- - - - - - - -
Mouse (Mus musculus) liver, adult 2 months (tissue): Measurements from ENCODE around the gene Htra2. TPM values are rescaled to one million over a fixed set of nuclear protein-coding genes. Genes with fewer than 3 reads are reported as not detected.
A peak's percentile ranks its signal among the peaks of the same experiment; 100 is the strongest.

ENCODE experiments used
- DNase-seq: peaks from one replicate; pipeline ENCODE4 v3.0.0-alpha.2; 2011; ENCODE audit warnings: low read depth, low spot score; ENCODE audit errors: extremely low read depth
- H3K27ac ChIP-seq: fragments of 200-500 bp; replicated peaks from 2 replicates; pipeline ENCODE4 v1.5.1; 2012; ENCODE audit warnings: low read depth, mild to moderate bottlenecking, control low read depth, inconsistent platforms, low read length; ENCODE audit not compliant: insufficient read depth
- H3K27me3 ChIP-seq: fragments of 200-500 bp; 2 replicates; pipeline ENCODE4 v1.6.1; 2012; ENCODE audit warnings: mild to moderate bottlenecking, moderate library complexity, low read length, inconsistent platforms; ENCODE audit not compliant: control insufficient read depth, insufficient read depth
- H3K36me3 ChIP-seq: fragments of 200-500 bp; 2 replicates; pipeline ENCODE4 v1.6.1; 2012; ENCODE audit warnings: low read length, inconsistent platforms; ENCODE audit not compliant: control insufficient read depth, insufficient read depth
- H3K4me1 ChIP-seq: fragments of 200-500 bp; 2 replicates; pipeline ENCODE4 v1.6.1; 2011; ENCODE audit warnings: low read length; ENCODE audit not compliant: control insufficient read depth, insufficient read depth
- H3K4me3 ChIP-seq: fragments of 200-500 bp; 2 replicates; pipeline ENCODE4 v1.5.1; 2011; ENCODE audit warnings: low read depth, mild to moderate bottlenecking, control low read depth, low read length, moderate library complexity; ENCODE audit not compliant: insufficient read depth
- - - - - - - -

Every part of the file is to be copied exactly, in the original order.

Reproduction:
Mouse (Mus musculus) liver, adult 2 months (tissue): Measurements from ENCODE around the gene Htra2. TPM values are rescaled to one million over a fixed set of nuclear protein-coding genes. Genes with fewer than 3 reads are reported as not detected.
A peak's percentile ranks its signal among the peaks of the same experiment; 100 is the strongest.

ENCODE experiments used
- DNase-seq: peaks from one replicate; pipeline ENCODE4 v3.0.0-alpha.2; 2011; ENCODE audit warnings: low read depth, low spot score; ENCODE audit errors: extremely low read depth
- H3K27ac ChIP-seq: fragments of 200-500 bp; replicated peaks from 2 replicates; pipeline ENCODE4 v1.5.1; 2012; ENCODE audit warnings: low read depth, mild to moderate bottlenecking, control low read depth, inconsistent platforms, low read length; ENCODE audit not compliant: insufficient read depth
- H3K27me3 ChIP-seq: fragments of 200-500 bp; 2 replicates; pipeline ENCODE4 v1.6.1; 2012; ENCODE audit warnings: mild to moderate bottlenecking, moderate library complexity, low read length, inconsistent platforms; ENCODE audit not compliant: control insufficient read depth, insufficient read depth
- H3K36me3 ChIP-seq: fragments of 200-500 bp; 2 replicates; pipeline ENCODE4 v1.6.1; 2012; ENCODE audit warnings: low read length, inconsistent platforms; ENCODE audit not compliant: control insufficient read depth, insufficient read depth
- H3K4me1 ChIP-seq: fragments of 200-500 bp; 2 replicates; pipeline ENCODE4 v1.6.1; 2011; ENCODE audit warnings: low read length; ENCODE audit not compliant: control insufficient read depth, insufficient read depth
- H3K4me3 ChIP-seq: fragments of 200-500 bp; 2 replicates; pipeline ENCODE4 v1.5.1; 2011; ENCODE audit warnings: low read depth, mild to moderate bottlenecking, control low read depth, low read length, moderate library complexity; ENCODE audit not compliant: insufficient read depth